July 21, 2013
Sunday, 8:00 p.m.
Letter #287: Visit with My Dad
I just had a truly special weekend with my dad. The greatest benefit to being in prison is that I’m no longer too busy or too preoccupied to visit with my dad. He has always made the effort to spend time with me, but I didn’t always make a priority of getting together with him. Regret lingers like a bad odor as I consider the wasted opportunities I had. Now, a three-day visit of 16 hours feels as if I’m trying to make up for the time I squandered.
My parents are unbelievably gracious and generous with their time. And though I’m not too comfortable being permanently in the recipient’s role of all the care and concern, I’m overwhelmed by the many ways they express love for me. The consistent visits I get make the time away from family less painful, and I thank God for all His blessings He’s given me with each one of you in my life.
Most months, my mom makes the 12½-hour trip either alone, with a friend, or with another inmate’s family sharing the cost of gas. Every couple of months, my dad also comes to visit. But, as much fun as it is to get both Mommy and Daddy together—all to myself—my favorite visits are when I get to spend time with them one-on-one. Braving a car of women, hours of painful front seats, and … oh, wait … he even endured 16 hours of conversation with me this weekend!
While he was in the hospital last month, I became even more painfully aware of what my incarceration has cost those I love. I’d call my dad’s phone, and Michael would answer. I’d find out that the grandkids had just visited, and my mom was speaking with the hospital staff. I should have been there. I would have been there, I’d like to think. Or, would I have found the time?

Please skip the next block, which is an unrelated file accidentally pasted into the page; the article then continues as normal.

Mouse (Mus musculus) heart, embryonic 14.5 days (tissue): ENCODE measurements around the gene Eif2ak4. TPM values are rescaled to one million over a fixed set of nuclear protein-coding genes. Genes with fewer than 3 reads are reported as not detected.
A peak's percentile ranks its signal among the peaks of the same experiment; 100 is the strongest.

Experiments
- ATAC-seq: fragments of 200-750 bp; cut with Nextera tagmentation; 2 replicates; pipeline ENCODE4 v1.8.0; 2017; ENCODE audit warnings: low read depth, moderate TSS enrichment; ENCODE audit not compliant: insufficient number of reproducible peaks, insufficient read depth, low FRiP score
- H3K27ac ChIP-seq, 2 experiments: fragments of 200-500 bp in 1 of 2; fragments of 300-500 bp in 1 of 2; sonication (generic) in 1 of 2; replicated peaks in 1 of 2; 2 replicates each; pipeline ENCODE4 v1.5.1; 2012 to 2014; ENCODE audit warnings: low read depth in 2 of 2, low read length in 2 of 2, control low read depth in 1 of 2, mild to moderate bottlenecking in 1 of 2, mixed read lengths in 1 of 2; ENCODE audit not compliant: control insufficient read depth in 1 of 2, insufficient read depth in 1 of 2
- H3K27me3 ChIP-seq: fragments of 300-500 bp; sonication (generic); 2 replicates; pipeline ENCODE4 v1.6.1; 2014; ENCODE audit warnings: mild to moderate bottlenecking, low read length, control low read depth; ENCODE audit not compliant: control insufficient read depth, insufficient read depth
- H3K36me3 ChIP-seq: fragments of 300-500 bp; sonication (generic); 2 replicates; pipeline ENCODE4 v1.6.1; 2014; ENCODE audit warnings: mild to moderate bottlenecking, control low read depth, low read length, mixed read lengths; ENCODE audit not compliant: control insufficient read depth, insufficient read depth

I’ve missed Mark’s wedding and a few nieces and nephews being born since I’ve been in prison. This is when it feels painful to be here—when it feels like punishment. There are no more “chain gangs” breaking rocks. No leg shackles bolted to a rock wall in a dimly-lit dungeon. The punishment for crime now is separation from society. And though I’m grateful for the opportunity to write letters and make phone calls, the greatest blessing is that you read what I write! A message in a bottle does no one any good if it is never opened and read. Thank you!
Visiting with my family and friends takes me away from the sheer monotony of this place. I’ve become accustomed to it, and it doesn’t bother me because I know I need to be here, but change is good. I can imagine what a miner feels when sunlight hits his face after weeks of living underground, or a soldier when he comes home from deployment overseas. Except that I get that feeling every time I get a visit. Every time I get to see the face of someone who loves me, I remember just how very blessed I am.
Our visit was awesome. Lots of laughter, some tears (my dad is a sensitive guy), but my favorite part was having my dad pray for me. He is a quiet man of faith whose character and example have often inspired my own walk with God, so it was a privilege to hear him pray for me.
And the deeper message wasn’t lost on me: my dad had to go through a lot of hassle and effort just to spend time with me. This wasn’t because I deserved it; it was because he chose to make it possible. My sin separated me from him, but he didn’t let that stop him from pursuing a relationship with me. Sound familiar?
What a reminder that this isn’t all about me. God wants to spend time with me, and He’s made it possible more than once a month.